Human Rights are the basic rights and freedoms to which all human beings are entitled, like civil and political rights, the right to life and liberty, freedom of thought and speech/expression, equality before the law, social, cultural and economic rights, the right to food, the right to work, and the right to education. In short, human rights are freedoms established by custom or international agreement that protect the interests of humans and the conduct of governments in every nation.
Human rights are distinct from civil liberties, which are freedoms established by the law of a particular state and applied by that state in its own jurisdiction.
Human rights laws have been defined by international conventions, by treaties, and by organizations, particularly the United Nations. These laws prohibit practices such as torture, slavery, summary execution without trial, and arbitrary detention or exile. Many human rights are secured by agreements between the governments and those they govern, such as the U.S. Constitution. Others are protected by international laws and pressure.
For more information on Human Rights laws, please refer to the materials below. Additionally, should you need the assistance of a human rights attorney, you may find lists of legal professionals on website
Know Your Rights!
The Rule of Law Initiative is a public service project of the American Bar Association dedicated to promoting rule of law around the world. The Rule of Law Initiative believes that rule of law promotion is the most effective long-term antidote to the pressing problems facing the world community today, including poverty, economic stagnation, and conflict.
Created in 1966, the Section of Individual Rights and Responsibilities provides leadership within the ABA and the legal profession in protecting and advancing human rights, civil liberties, and social justice. The Section fulfills this role by 1) raising and addressing often complex and difficult civil rights and civil liberties issues in a changing and diverse society, and 2) ensuring that protection of individual rights remains a focus of legal and policy decisions.
Promoting freedom and democracy and protecting human rights around the world are central to U.S. foreign policy. The values captured in the Universal Declaration of Human Rights and in other global and regional commitments are consistent with the values upon which the United States was founded centuries ago.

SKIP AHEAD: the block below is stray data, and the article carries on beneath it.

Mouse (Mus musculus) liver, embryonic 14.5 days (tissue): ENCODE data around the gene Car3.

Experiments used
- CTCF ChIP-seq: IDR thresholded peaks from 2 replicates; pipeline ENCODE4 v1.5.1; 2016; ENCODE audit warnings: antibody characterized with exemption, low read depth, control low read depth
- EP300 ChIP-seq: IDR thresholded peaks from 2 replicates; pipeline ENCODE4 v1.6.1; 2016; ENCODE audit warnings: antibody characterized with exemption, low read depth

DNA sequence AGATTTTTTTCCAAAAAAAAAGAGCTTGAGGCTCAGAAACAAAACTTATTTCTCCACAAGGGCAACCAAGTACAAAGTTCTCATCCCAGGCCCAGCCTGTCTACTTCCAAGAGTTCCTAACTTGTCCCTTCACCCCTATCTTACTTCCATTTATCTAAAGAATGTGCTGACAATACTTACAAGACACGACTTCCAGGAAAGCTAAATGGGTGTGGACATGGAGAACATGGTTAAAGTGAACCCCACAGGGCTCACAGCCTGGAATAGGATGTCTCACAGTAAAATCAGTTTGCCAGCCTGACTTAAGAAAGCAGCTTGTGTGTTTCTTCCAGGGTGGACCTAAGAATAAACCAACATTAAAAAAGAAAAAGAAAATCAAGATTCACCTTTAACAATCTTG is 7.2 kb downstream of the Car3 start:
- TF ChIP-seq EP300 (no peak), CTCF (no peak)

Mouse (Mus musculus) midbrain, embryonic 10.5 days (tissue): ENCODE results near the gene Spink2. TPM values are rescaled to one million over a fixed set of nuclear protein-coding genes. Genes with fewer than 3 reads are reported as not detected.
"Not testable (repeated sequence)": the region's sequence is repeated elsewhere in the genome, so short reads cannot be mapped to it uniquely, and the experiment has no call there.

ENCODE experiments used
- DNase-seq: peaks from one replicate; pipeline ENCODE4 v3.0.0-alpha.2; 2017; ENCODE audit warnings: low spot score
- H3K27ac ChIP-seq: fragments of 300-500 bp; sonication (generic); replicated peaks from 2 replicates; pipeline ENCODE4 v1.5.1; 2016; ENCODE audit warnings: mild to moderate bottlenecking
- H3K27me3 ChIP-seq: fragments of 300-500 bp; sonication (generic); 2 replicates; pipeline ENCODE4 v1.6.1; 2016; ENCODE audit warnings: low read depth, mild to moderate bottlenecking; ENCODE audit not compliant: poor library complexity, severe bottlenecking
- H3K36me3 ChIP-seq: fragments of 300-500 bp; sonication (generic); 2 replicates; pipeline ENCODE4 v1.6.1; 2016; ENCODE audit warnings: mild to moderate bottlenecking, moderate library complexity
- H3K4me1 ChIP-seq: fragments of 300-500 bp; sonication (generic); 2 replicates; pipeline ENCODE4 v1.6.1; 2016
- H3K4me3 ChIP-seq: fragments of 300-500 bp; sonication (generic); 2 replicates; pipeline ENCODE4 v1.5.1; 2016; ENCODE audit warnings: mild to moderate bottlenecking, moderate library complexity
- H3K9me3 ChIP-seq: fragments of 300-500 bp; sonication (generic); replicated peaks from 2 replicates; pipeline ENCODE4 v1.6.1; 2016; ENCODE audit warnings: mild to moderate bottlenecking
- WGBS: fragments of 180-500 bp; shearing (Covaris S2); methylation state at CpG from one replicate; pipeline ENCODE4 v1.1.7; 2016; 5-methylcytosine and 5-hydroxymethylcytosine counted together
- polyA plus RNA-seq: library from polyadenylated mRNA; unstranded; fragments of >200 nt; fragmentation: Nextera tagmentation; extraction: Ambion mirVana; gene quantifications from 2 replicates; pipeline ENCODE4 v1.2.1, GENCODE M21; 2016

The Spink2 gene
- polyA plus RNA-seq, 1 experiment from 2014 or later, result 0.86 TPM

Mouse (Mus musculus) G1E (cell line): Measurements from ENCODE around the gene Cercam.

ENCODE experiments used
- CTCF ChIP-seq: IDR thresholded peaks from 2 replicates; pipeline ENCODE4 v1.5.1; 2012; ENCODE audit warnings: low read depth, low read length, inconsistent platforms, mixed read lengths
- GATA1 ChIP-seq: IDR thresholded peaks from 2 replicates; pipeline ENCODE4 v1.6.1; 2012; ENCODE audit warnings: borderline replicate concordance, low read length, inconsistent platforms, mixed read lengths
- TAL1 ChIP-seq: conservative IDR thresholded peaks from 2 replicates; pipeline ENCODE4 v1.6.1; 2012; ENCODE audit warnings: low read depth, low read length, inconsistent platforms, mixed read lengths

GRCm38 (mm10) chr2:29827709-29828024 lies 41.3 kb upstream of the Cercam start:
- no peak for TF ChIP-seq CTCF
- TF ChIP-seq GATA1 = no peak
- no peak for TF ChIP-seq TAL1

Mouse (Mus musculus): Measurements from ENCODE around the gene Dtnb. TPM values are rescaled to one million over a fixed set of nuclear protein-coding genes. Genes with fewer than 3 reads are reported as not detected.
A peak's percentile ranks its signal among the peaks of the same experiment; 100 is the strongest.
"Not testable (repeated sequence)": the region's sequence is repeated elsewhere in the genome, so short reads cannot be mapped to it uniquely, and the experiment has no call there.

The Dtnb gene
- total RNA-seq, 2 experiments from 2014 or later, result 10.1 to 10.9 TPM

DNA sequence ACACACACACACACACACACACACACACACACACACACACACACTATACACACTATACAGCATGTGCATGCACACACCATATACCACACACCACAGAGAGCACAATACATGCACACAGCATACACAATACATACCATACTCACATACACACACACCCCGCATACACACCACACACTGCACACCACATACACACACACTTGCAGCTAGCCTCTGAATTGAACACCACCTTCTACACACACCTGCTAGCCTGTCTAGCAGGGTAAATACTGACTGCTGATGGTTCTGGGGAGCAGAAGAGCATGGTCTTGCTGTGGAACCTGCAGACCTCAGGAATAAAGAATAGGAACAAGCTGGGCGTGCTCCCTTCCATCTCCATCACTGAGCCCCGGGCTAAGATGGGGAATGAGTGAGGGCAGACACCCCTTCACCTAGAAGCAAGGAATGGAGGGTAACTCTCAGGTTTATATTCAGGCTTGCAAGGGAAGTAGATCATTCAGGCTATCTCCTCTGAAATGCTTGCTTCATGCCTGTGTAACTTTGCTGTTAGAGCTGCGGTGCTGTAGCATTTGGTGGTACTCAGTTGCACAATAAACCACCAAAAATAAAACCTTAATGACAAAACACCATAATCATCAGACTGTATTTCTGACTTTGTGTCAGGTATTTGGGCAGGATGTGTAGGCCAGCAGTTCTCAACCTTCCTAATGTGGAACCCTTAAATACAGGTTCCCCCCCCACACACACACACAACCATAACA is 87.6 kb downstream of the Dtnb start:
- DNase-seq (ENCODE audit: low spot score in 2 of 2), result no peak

The human rights record of the United States is a controversial and complex issue. The United States has been praised for its progressive human rights record by international watchdog organizations and is considered to be among the world's most free nations, although it has faced some criticism for certain policies and practices.
Human Rights First - Law and Security Program
Human Rights First promotes national security policies that respect human rights, focusing primarily on U.S. counterterrorism measures. The Law and Security program works to bring government counterterrorism and related national security efforts into compliance with international humanitarian law (laws of armed conflict) and human rights law.
Human Rights USA
Human Rights USA is dedicated to preventing torture and other major human rights abuses through bold and innovative litigation in U.S. courts. What sets us apart from other human rights groups is that we focus primarily on the United States’ compliance with international human rights norms, using litigation as the primary tool for securing compliance and for bringing public attention to these problems.
National Archives and Records Administration (NARA) - Charters of Freedom
The National Archives and Records Administration (NARA) is the nation's record keeper. Of all documents and materials created in the course of business conducted by the United States Federal government, only 1%-3% are so important for legal or historical reasons that they are kept by us forever.
The USA and Human Rights
The leaders of the United States of America are proud to present the picture of being the foremost bearers of human rights. Yet, they have often been heavily criticized for advancing their own interests and of double standards.
US Department of State - Human Rights
The protection of fundamental human rights was a foundation stone in the establishment of the United States over 200 years ago. Since then, a central goal of U.S. foreign policy has been the promotion of respect for human rights, as embodied in the Universal Declaration of Human Rights. The United States understands that the existence of human rights helps secure the peace, deter aggression, promote the rule of law, combat crime and corruption, strengthen democracies, and prevent humanitarian crises.
US Human Rights Network
Underlying all human rights work in the United States is a commitment to challenge the belief that the United States is inherently superior to other countries of the world, and that neither the US government nor the US rights movements have anything to gain from the domestic application of human rights.